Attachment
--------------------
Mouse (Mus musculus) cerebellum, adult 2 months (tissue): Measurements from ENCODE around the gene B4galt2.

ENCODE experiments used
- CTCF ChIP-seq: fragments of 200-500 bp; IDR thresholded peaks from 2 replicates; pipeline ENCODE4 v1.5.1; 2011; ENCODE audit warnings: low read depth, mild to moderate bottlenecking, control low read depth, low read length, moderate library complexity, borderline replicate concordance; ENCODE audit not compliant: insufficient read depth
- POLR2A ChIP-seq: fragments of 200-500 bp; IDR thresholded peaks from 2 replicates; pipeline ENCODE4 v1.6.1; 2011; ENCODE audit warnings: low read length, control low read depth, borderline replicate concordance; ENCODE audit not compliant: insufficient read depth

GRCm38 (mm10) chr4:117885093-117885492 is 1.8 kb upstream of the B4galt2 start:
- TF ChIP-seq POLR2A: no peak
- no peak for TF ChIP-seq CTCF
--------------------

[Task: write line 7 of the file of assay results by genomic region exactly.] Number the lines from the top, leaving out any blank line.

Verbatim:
- no peak for TF ChIP-seq CTCF